Display: The Nikon Z 100-400mm f4.5-5.6 VR S features the same OLED display as the Z 70-200 indicating focal length, aperture, or focusing distance (in m or ft.) and depth-of-field. This display is hard to read under sunny conditions in its default setting but it can be made as bright as the top display on the Z7. You can switch through the different display types using the DISP-button. The F-Nikkor has no such display but sports the usual distance and dof indicators on the focus ring. [+]

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Additional functions: There are 4 function buttons directly behind the zoom ring one of them designated L-Fn2 plus an additional L-Fn button behind the focus ring on the lens which can be assigned different functions like AE/AF lock. That is the same as with the Z 70-200. The F-Nikkor has no such function buttons. All three lenses also sport a focus-limiter which in case of the Z 100-400 prevents the lens to search focus closer than 3m (10ft.). Interestingly the Z 100-400 does not sport a zoom lock and the marketing material claims the lens does not show zoom creep. [+]

Aperture: The lens has a slim multi-function control ring just in front of the tripod collar in addition to the dedicated focus ring. The control ring can be assigned to operate the aperture (which is the default), exposure compensation, or ISO sensitivity – or simply switched off. Position and texture of the ring has changed over previous models: It moved quite a bit forward from the narrow throat of the lens mount to the wider part of the barrel which makes it easier to reach when you hold the lens. The F-Nikkor has no dedicated aperture ring. [+]

Lens profile: The Z-Nikkor comes with a lens profile which can be controlled from the camera. Vignette control offers the usual options of High, Normal, Low and Off. Diffraction compensation and Auto distortion control can be activated or deactivated. The F-Nikkor has a lens profile in Adobe’s RAW converter. [+]

All three lenses cover full frame/FX or smaller sensors. [+]

Price: 2999 EUR (incl. 19% VAT) / 2700 USD / 2699 GBP. The Nikon AF-S 80-400mm f4.5-5.6G ED VR is 2030 EUR / 2300 USD / 2000 GBP, the Nikon Z 70-200mm f2.8 VR S costs 2330 EUR / 2600 USD / 2300 GBP. The price in EUR seems too high – especially compared to the price in USD. [0]

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Use with teleconverters: Yes. Nikon offers two teleconverters for Z-mount: The TC-1.4x for 549 EUR (incl. 19% VAT) / 547 USD / 549 GBP and TC-2.0x for 660 EUR / 597 USD / 580 GBP. They can be used with the Z 100-400mm f4.5-5.6 VR S and Z 70-200mm f2.8 VR S – but no other Z-Nikkor so far. And you cannot use the Z teleconverters with the FTZ adapter. [+]

Both Z-Nikkors come with the usual flimsy pouch with no strings to pull it close. The lens hood is included and locks in place to avoid accidentally falling off plus it is reversible for transport. But while the lens hood of the Z 70-200 is coated like black velvet on the inside to reduce reflexes, the lens hood for the Z 100-400 has a stepped design. All three lenses have a detachable tripod foot – although the third-party replacements for the foot of the F-Nikkor will not work with the Z-Nikkors. But the good news is that you can swap the (replacement) foots between the Z 70-200 and Z 100-400. The F-Nikkor comes with a soft pouch and reversible lens hood. [0]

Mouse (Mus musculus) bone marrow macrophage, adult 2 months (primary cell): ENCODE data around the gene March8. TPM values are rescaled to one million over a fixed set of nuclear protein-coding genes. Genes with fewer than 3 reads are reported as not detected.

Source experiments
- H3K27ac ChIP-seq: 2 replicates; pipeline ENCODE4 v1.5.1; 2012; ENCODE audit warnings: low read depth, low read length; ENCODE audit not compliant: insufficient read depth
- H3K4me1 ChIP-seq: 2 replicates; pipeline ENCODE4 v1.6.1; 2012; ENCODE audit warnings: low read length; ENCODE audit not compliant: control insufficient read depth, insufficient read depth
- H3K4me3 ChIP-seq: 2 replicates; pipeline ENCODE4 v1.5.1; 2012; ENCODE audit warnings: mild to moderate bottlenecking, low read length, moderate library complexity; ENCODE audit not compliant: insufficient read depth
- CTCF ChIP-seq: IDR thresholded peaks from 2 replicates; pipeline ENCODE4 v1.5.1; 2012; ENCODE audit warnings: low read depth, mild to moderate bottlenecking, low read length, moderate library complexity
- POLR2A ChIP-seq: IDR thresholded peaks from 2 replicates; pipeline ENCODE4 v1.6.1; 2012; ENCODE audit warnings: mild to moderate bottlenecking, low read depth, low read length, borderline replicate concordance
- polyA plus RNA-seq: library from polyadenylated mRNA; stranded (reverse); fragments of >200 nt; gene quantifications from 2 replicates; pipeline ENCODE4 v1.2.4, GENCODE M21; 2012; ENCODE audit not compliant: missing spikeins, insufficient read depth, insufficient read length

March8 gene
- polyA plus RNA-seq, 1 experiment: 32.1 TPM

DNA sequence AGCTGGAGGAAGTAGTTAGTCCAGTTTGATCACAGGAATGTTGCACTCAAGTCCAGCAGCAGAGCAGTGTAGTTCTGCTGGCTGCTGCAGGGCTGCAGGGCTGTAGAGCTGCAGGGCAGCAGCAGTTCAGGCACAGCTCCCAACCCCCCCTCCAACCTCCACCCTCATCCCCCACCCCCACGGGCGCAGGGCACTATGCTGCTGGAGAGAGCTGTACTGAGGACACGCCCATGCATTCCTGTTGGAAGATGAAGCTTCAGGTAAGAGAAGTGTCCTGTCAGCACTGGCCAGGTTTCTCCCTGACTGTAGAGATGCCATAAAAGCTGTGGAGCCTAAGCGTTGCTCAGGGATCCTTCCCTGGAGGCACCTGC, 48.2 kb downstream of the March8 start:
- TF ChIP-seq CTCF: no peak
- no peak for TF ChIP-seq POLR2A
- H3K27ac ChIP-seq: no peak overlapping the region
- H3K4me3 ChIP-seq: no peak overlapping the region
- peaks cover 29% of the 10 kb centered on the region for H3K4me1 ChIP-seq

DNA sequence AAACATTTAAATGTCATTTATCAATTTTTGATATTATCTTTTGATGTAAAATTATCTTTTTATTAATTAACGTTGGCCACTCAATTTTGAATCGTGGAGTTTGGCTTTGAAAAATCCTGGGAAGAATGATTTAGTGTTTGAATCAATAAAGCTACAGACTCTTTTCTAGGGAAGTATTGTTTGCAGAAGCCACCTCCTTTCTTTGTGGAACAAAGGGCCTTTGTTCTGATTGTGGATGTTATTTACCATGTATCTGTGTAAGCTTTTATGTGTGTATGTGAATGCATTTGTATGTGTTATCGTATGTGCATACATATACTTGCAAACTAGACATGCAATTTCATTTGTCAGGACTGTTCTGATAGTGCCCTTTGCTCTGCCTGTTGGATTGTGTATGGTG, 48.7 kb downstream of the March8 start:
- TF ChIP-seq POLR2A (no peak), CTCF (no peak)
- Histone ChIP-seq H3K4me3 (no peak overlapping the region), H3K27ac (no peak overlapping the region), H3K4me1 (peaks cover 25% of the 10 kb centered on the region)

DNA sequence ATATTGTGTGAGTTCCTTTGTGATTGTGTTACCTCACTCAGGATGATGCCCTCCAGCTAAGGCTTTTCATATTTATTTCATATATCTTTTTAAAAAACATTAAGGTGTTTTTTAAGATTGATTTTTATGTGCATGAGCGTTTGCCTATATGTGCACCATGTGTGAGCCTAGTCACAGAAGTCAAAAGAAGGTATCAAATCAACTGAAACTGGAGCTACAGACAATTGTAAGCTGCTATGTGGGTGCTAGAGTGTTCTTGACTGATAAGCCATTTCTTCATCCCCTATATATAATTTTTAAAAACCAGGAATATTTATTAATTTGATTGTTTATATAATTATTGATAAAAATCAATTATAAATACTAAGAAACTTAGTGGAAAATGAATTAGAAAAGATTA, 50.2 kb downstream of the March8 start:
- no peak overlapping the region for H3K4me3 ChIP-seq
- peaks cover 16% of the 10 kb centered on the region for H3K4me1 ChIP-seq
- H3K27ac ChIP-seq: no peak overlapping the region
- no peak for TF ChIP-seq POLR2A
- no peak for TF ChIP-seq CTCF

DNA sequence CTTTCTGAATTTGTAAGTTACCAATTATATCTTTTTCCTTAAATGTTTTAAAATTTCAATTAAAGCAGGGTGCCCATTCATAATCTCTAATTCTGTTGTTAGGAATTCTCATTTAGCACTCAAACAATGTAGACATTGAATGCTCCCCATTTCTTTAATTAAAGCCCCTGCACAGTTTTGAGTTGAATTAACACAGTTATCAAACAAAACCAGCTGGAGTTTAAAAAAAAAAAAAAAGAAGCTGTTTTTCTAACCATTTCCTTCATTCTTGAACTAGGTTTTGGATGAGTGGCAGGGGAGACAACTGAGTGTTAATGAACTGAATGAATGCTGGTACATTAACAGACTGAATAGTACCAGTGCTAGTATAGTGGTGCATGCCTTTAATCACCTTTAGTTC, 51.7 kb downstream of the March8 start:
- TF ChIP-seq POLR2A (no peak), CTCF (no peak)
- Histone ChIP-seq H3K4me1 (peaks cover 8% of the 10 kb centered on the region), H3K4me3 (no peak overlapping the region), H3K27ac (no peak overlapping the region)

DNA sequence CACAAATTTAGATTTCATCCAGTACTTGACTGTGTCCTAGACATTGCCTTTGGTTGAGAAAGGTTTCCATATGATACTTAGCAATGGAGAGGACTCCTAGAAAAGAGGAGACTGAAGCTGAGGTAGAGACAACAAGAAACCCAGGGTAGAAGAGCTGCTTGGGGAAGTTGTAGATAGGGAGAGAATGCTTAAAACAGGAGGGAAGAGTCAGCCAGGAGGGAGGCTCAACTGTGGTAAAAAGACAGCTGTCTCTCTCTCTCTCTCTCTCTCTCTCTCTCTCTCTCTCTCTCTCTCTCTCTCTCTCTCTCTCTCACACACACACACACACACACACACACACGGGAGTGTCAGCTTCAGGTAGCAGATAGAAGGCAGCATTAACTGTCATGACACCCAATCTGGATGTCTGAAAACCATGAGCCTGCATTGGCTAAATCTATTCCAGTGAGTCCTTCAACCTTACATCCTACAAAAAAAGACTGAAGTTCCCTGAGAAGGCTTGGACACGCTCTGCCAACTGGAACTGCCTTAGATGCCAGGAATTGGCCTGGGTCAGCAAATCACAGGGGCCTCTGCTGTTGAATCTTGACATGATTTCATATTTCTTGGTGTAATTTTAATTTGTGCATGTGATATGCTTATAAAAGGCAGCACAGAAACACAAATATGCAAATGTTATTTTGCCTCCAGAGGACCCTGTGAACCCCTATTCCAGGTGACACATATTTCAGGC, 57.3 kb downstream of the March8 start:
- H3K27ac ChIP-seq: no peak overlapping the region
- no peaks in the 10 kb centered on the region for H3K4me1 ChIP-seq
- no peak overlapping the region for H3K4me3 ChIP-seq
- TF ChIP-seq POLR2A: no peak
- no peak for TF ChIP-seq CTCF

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Sealing: yes. All three lenses have a rubber grommet at the lens-mount plus further special weather-sealing throughout the construction including towards the lens cap. [+]

At a score of 0[-]/4[0]/12[+] the Nikon Z 100-400mm f4.5-5.6 VR S offers a lot of useful features including optical image stabilization, full weather sealing and fluorine-coating, ARNEO plus Nano anti-reflex coating, the nifty OLED display and the multi function ring. Plus it works with teleconverters making the combo reach to 800mm focal length – albeit at a measly f11 focal ratio. Compared to the Nikon AF-S VR 80-400mm f4.5-5.6G ED VR the new lens is pretty much the same size but over 100g lighter – or around 250g lighter if you count the FTZ adapter in should you use the F-Nikkor on a Z body. This does not seem much but it certainly makes it easier to carry all day.


Sharpness and contrast

Let’s have a look at the theoretical performance of the Nikon Z 100-400mm f4.5-5.6 VR S, Nikon AF-S 80-400mm f4.5-5.6G ED VR and Nikon Z 70-200mm f2.8 VR S:

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Above: Nikon Z 100-400mm f4.5-5.6 VR S at 100mm f4.5 (left), 400mm f5.6 (right)

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Above: Nikon AF-S 80-400mm f4.5-5.6G ED VR at 80mm f4.5 (left), 400mm f5.6 (right)

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Above: Nikon Z 70-200mm f2.8 VR S at 70mm f2.8 (left), 200mm f2.8 (right)

These MTF charts show the computed lens-performance of lenses wide open at infinity without influence of diffraction at 10 line-pairs/mm (red) and 30 lp/mm (blue/green). Higher values are better (more contrast) and the closer the dotted and solid lines are together the less contrast dependents on the orientation of the test-pattern (less astigmatism). The x-axis displays the distance from the optical axis (=center of the sensor) in mm.

From the charts the new Z 100-400mm f4.5-5.6 VR S should be clearly sharper than its predecessor. The Nikon Z 70-200mm f2.8 VR S looks even better (without teleconverters) although it is shown here at f2.8 – a disadvantage of 1.3-2 stops.

This all looks quite promising and I’m looking forward to thoroughly test this lens.

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Check prices on the Nikon Z 100-400mm f4.5-5.6 at B&H, Adorama, WEX UK or Calumet.de. Alternatively get yourself a copy of my In Camera book or treat me to a coffee! Thanks!